Clara Ann Fowler was one of 11 children born to a railroad laborer in a small town outside of Tulsa, Oklahoma. As “Patti Page,” she would become one of the most successful singers in the 1950s. Her honeyed voice made hits of songs like “Tennessee Waltz,” “(How Much Is) That Doggie in the Window,” “Allegheny Moon,” and “Hush… Hush, Sweet Charlotte.” She died recently at the age of 85. And you can listen to her reminisce with Leonard in an interview from March 2001.
Wednesday, January 09, 2013
Robert Bork made history back in 1987 when his nomination to the Supreme Court was blocked by Congressional Democrats. As a result, modern boundaries of cultural fights over abortion, civil rights, and other issues were drawn. As solicitor general in the U.S. Justice Department, Bork had been involved in the 1973 "Saturday night massacre" of the Watergate era, carrying out President Richard Nixon's order to fire special prosecutor Archibald Cox. The former federal judge and conservative legal scholar died just recently at the age of 85, and you can hear his 1989 interview with Leonard.
Tuesday, January 08, 2013
Monday, October 22, 2012
Russell Means starred as Chingachgook alongside Daniel Day-Lewis' Hawkeye in "The Last of the Mohicans." He also voiced Chief Powhatan in the 1995 animated film "Pocahontas" – and he had an advantage, in that he was a member of the Oglala Sioux Tribe. He was also the first director of the American Indian Movement. He just died at the age of 72. And you can hear his interview from 1995 with Leonard for his memoir, Where White Men Fear to Tread.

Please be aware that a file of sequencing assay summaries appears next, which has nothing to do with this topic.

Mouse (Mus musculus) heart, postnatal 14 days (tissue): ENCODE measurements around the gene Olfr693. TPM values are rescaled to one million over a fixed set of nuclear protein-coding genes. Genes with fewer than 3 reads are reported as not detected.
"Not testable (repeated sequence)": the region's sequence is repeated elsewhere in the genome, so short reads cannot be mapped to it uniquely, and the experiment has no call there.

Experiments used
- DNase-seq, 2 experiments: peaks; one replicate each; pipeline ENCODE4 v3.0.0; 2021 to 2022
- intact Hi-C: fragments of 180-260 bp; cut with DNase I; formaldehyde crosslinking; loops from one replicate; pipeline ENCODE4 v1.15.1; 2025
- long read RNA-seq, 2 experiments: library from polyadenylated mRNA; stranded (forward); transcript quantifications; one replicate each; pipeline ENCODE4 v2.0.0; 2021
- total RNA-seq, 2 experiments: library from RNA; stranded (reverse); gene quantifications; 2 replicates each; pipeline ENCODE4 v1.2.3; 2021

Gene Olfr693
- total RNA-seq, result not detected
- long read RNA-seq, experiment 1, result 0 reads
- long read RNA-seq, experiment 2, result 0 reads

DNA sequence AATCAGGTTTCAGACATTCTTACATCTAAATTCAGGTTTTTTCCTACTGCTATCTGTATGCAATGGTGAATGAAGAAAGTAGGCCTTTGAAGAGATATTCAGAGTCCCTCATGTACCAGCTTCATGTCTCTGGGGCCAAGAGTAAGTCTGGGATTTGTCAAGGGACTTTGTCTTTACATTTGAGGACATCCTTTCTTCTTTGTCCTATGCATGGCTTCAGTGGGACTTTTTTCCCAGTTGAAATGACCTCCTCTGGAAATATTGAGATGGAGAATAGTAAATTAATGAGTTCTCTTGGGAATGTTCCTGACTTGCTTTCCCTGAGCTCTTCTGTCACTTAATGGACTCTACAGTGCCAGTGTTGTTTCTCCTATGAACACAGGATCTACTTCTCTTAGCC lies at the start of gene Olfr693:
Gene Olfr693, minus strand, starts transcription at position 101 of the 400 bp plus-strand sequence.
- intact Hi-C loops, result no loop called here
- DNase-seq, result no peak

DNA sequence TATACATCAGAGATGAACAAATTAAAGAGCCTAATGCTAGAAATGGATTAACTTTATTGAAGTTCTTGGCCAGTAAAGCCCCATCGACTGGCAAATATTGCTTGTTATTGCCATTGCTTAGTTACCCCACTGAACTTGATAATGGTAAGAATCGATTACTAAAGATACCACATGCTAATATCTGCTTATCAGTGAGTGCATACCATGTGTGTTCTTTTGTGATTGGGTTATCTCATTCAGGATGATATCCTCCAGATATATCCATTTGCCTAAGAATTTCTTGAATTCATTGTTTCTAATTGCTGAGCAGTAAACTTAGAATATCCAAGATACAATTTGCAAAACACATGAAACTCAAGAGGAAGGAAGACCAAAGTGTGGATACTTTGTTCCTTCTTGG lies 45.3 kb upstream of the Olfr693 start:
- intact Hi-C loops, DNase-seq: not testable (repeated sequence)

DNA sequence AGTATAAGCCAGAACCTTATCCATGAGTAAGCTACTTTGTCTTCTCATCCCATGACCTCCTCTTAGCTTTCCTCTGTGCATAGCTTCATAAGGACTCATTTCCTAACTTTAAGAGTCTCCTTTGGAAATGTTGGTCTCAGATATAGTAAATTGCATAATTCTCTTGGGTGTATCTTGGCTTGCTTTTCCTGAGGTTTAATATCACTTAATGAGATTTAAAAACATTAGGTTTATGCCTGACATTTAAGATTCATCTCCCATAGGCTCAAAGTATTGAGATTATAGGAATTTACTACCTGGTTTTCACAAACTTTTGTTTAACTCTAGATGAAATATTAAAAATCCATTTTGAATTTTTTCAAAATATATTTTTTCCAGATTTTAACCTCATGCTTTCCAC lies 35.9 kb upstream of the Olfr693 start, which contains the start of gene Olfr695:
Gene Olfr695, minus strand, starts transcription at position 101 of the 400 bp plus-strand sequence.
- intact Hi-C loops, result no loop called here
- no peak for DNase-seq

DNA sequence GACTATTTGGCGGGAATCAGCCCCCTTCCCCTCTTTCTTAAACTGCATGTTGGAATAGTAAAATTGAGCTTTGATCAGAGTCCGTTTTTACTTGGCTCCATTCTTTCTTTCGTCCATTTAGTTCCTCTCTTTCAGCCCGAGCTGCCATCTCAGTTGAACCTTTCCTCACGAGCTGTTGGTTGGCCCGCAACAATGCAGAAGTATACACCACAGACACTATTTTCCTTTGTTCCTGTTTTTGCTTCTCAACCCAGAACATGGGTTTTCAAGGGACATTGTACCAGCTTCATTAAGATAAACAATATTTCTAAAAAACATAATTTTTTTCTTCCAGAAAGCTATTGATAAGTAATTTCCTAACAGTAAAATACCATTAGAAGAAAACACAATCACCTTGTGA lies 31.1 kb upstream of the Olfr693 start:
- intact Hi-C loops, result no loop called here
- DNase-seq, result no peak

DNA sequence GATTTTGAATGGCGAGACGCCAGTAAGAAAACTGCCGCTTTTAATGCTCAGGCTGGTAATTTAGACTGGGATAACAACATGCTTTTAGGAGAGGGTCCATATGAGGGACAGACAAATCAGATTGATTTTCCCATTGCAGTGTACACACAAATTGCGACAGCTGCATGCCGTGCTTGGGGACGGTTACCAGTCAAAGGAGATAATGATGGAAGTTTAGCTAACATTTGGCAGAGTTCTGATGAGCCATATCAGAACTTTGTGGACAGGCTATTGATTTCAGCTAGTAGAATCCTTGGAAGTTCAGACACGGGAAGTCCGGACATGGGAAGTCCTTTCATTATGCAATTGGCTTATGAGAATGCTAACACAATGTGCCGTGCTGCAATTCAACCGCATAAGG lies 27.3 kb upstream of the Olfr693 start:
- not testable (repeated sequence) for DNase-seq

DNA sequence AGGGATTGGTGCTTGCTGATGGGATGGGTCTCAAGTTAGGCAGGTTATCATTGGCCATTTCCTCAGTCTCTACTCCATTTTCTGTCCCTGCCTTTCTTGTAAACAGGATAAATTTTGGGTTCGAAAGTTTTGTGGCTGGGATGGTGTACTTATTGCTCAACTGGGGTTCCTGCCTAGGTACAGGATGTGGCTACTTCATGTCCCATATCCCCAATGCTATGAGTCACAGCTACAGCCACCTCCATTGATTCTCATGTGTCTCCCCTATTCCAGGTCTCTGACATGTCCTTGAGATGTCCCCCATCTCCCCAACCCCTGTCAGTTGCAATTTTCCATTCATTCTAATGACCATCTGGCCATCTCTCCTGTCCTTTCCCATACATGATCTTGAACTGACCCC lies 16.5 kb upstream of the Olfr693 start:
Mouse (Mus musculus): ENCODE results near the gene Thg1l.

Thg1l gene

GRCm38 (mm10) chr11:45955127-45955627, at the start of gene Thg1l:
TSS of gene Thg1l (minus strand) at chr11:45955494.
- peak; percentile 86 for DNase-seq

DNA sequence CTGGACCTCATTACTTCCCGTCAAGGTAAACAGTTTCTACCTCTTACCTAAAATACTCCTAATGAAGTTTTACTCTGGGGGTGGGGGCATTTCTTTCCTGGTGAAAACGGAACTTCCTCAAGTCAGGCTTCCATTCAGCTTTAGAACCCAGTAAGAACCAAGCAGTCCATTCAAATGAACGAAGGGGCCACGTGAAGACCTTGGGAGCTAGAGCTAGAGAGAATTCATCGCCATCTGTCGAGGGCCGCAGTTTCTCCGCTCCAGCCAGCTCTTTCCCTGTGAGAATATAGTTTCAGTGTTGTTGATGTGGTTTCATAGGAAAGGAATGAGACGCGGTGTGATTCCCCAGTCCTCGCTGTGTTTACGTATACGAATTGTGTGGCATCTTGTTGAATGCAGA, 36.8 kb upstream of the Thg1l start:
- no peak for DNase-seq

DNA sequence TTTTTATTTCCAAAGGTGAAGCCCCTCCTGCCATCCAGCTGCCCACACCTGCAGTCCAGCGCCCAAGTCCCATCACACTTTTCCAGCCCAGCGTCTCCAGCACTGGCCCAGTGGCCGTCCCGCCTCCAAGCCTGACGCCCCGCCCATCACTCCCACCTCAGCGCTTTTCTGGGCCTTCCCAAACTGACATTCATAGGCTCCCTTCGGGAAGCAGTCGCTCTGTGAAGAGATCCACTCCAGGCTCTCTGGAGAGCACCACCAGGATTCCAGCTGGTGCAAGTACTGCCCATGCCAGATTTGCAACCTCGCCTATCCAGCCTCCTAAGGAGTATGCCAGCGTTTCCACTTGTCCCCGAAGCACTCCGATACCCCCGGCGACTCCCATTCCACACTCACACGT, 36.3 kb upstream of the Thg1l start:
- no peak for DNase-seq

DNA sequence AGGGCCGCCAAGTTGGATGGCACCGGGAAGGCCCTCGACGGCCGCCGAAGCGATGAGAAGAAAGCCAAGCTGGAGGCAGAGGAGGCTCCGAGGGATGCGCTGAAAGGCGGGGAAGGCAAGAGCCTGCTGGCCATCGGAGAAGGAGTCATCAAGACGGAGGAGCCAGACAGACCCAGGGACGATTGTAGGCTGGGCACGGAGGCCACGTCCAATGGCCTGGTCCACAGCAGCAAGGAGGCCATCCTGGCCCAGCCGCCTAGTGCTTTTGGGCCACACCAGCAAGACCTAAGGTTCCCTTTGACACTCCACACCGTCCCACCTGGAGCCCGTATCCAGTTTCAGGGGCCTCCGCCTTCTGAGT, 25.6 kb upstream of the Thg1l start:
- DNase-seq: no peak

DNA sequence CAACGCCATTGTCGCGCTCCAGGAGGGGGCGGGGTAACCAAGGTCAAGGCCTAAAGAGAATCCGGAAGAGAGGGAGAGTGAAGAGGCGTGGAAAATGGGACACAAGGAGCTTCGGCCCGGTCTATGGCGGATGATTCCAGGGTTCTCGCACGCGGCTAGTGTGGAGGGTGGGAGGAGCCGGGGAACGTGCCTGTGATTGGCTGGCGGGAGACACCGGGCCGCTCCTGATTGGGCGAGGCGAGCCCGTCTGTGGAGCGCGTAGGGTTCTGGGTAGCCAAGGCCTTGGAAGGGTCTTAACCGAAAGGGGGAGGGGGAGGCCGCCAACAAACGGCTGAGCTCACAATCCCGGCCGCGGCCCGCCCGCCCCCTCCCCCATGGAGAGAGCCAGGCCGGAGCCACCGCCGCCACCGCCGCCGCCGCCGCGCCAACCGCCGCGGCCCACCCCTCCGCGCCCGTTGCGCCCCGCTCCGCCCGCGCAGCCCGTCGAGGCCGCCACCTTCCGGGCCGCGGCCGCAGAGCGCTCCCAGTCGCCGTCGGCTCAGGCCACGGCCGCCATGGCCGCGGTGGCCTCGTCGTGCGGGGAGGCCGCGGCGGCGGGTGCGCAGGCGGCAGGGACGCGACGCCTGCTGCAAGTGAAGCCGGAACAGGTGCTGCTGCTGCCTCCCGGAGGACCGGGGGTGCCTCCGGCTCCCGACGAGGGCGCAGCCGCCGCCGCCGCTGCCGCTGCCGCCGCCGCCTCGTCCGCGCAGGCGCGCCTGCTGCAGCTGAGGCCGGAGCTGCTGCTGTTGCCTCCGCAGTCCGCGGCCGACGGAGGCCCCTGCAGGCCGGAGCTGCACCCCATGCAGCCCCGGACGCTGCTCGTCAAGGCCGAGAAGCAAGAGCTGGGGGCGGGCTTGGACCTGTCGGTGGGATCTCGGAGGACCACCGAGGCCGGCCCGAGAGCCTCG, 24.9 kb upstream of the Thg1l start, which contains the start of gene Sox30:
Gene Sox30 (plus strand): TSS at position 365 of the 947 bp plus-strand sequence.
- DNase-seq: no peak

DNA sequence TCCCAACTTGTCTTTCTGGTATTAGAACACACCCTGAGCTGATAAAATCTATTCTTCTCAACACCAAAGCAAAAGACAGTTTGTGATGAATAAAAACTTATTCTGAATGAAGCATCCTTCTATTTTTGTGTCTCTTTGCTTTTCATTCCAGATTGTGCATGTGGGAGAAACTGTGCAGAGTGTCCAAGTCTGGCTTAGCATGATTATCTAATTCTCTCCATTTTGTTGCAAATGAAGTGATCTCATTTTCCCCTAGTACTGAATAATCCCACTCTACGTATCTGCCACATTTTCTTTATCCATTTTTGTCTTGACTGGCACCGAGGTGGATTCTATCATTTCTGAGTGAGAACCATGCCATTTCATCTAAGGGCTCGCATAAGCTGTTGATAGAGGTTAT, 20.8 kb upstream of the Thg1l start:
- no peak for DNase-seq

Monday, October 22, 2012
Senator George McGovern remained true to his liberal Democratic roots, nurtured in South Dakota, throughout his long life. He just died at the age of 90 in South Dakota, near where he’d spent his formative years. He won the Democratic Party’s presidential nomination in 1972 as an opponent of the Vietnam War. Though he lost to Richard Nixon, he continued to uphold progressive causes – and opposed with equal vehemence the American invasions of Iraq and Afghanistan. He spoke to Leonard Lopate several times and you can hear his conversations with Leonard from 1996 and 2005.
Monday, August 13, 2012
Writer David Rakoff died Thursday at the age of 47. His humorous essays examined a wide range of subjects, from his annoyance at first-world problems to undertaking a 21-day fast to his own bout with cancer. His most recent essay collection, Half Empty, won the 2011 Thurber Prize for American Humor. He was a frequent contributor to This American Life, and the author of the essay collections Don’t Get Too Comfortableand Fraud. He responded to our Guest Picks question “What’s one thing you are a fan of that people might not expect?” with “As someone often seen as hating everything and being immune to pleasure, which isn’t true, I love everything (except sports). I’m just scared of it.” He was on the Leonard Lopate Show a number of times, and was always a generous guest. You can listen to those interviews below.